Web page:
MIAMI (Reuters) - Thanks to El Nino, the 2009 Atlantic hurricane season has been the quietest in more than a decade, offering a reprieve for residents in the danger zone and a chance for insurance firms to refill depleted coffers.
With the peak of the season -- late August to mid-October -- now behind, the Atlantic-Caribbean basin has seen just two hurricanes and a total of eight tropical storms.
El Nino, the Pacific warm-water phenomenon that can produce destructive weather in other parts of the world, played a big role in suppressing Atlantic cyclones this year, experts said.
If the full season, which runs from June through November, ended today, it would be the lowest number of storms since 1997. The last time an Atlantic season produced only two hurricanes was 1982.
After a 2008 season that produced Hurricane Ike, one of the most destructive in U.S. history, the cyclones of 2009 have had virtually no impact on the populous U.S. coasts, the vulnerable islands of the Caribbean or the Gulf of Mexico oil patch.
“There was for all intents and purposes no hurricane damage in the United States this year,” Robert Hartwig, president of the Insurance Information Institute, told Reuters.
“It’s something that will help the insurance industry create very favorable earnings comparisons in the third quarter compared to the third quarter of last year,” he said.
Forecasters saw nothing on the horizon on Wednesday.
“El Nino produced an increase in wind shear,” said meteorologist Todd Crawford of private forecaster WSI Corp.
“If you have an increase in the speed of the winds aloft over the Atlantic it acts to basically chop the heads off any kinds of storms,” he said. Wind shear is a technical term for different wind speeds at different altitudes.
Crawford also said sea temperatures in the tropical Atlantic are cooler, by about 2 degrees Fahrenheit (1.12 degrees Celsius) on average, than the blistering seasons of 2004, when four hurricanes hit Florida, and 2005, which produced 28 storms, the highest single-season total in recorded history.
Hurricanes draw energy from warm water, so cooler sea temperatures can mean fewer and less intense storms.
So far this year, only named storms Bill and Fred reached 74 miles per hour (119 km per hour), the threshold for hurricanes. Fred fizzled in the mid-Atlantic without causing damage while Bill raced through Canada’s Atlantic provinces as a Category 1 hurricane, the weakest type, causing few problems.
Ana hit the Caribbean’s Leeward Islands as a depression. Erika plowed into the same area as a tropical storm. Danny, Grace and Henri stayed out at sea.
Only Claudette, a tropical storm that sprouted suddenly in the eastern Gulf of Mexico, made a U.S. landfall, hitting the Florida panhandle.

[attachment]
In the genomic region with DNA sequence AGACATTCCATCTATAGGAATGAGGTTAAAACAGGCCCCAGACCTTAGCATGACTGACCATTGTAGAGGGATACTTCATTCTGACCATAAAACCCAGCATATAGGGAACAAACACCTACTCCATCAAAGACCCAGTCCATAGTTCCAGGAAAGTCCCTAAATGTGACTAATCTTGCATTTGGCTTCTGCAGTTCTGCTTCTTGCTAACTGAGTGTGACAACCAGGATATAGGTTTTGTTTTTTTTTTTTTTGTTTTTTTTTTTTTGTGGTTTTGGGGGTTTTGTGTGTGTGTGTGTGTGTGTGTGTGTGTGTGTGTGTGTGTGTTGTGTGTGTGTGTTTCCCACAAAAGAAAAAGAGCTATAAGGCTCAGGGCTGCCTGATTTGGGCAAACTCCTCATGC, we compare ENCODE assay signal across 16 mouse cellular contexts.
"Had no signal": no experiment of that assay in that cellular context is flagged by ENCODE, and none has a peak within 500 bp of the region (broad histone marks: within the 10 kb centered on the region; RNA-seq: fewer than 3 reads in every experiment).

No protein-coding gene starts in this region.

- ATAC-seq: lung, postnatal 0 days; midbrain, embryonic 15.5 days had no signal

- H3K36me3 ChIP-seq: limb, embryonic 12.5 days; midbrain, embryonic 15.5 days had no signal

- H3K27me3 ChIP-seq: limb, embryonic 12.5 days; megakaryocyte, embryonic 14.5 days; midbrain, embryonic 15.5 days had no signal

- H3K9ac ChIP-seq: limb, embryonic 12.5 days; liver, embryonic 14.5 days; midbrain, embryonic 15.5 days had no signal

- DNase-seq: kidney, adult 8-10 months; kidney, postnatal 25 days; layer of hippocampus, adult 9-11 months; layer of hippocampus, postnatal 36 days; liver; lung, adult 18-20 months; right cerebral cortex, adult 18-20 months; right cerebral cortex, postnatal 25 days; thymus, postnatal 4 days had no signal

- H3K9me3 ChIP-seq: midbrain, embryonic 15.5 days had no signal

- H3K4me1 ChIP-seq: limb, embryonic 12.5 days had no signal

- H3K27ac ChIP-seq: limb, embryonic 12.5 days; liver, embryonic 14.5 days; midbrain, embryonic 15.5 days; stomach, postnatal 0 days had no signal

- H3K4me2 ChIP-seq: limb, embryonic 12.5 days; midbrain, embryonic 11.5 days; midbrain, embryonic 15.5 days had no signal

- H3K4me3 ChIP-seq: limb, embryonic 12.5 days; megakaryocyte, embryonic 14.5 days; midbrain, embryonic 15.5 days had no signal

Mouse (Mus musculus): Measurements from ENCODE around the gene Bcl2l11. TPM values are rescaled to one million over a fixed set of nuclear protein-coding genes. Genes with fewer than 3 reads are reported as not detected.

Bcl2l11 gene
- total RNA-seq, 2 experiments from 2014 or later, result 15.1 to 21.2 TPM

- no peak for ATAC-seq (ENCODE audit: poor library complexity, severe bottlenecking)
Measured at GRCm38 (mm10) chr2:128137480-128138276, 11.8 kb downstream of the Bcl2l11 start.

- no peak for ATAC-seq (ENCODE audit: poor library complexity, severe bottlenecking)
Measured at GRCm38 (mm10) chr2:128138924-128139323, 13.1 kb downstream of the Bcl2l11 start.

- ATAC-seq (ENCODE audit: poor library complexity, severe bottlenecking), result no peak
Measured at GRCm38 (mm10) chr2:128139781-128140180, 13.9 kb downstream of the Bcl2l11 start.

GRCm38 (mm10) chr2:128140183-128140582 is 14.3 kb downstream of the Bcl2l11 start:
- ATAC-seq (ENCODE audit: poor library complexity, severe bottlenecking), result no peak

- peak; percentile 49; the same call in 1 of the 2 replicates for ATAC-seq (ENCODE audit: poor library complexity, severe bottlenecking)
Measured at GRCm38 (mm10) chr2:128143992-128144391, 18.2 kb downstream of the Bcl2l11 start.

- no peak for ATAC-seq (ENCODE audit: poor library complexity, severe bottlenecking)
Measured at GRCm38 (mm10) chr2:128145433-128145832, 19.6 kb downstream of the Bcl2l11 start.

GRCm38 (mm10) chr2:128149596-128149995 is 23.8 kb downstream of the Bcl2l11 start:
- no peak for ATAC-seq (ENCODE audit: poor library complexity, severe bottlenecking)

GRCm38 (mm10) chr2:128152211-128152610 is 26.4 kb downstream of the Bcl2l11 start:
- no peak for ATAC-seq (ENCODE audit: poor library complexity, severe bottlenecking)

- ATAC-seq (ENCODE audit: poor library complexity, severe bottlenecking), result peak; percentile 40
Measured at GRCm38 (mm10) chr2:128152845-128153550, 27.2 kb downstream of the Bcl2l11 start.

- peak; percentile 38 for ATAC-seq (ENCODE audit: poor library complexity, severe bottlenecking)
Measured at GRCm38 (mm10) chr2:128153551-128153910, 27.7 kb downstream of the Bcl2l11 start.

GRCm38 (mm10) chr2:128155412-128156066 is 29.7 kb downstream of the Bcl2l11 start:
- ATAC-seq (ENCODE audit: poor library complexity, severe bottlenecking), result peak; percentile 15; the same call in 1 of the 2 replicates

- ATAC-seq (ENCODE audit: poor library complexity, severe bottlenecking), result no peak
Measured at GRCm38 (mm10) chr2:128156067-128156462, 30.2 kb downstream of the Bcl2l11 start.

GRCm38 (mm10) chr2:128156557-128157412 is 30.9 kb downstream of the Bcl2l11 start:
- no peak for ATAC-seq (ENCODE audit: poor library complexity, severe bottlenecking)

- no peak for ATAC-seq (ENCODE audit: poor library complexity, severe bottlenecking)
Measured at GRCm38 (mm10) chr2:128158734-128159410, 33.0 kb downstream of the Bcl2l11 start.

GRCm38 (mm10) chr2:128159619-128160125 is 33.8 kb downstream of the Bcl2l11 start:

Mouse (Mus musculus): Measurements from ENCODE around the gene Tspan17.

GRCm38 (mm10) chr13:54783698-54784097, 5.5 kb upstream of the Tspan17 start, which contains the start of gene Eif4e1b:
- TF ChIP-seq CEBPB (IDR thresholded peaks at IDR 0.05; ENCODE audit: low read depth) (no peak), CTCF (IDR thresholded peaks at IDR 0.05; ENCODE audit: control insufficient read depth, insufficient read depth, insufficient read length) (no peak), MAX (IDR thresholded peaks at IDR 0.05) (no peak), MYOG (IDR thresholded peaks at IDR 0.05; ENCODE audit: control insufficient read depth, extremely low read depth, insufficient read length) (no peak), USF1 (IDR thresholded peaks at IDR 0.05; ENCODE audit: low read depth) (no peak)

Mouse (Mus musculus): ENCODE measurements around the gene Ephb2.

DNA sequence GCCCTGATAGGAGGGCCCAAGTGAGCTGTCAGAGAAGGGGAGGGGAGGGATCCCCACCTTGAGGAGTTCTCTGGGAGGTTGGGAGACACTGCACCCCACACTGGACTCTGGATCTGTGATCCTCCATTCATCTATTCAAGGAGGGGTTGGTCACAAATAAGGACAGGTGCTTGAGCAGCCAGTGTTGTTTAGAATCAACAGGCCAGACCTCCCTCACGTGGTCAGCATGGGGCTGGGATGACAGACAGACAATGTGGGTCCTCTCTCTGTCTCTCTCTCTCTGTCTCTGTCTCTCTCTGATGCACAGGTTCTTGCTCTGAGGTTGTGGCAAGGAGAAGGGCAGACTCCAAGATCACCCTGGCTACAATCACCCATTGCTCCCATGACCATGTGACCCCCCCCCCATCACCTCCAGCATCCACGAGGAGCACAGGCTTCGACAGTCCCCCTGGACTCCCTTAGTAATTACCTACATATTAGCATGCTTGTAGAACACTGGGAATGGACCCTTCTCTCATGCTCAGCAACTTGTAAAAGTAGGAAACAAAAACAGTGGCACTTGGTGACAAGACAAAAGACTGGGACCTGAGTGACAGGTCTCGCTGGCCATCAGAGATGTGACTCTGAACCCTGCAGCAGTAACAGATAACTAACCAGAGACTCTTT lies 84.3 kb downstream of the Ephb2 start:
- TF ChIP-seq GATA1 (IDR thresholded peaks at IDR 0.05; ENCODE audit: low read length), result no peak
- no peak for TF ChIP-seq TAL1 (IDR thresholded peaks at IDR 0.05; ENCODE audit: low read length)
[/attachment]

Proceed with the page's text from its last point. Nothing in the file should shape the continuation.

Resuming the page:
So far, insured losses don’t appear to have climbed to the $25 million needed to mark it as a catastrophe, according to the Insurance Information Institute.
The quiet season will allow insurers to replenish from Ike, whose $12.5 billion in insured losses put it third on the list of costliest U.S. storms for the industry.
Only Katrina, which caused $43 billion in insured losses when it struck New Orleans in 2005, and Andrew’s $23 billion rampage through south Florida in 1992, cost more.
Hartwig said the industry’s net first-quarter loss of $1.2 billion turned to a profit of $5.7 billion in the second quarter. “In the third quarter that number will have increased, potentially substantially, because of the continued recovery of the markets but also very favorable comparisons with regard to catastrophic losses,” he said.
Over the past 20 years, hurricanes have accounted for 50 percent of all insured U.S. catastrophe losses and tornadoes another 25 percent, he said.
The Florida Hurricane Catastrophe Fund has also had a chance to refill. Cash on hand climbed from $3 billion to $4.5 billion over the past year, according to data compiled by the State Board of Administration, which oversees the fund.
Although the peak has passed, the six-month season still has nearly seven weeks to run. It officially ends on November 30.
“It’s not over,” said meteorologist Jill Hasling, president of Houston’s Weather Research Center, which monitors weather for the offshore oil industry.
“There’s pretty warm water in the Gulf still,” she said. “If we get enough cold fronts in here and cool the water off, we’ll be clear for this season. But it hasn’t happened yet.”
Editing by Pascal Fletcher and Vicki Allen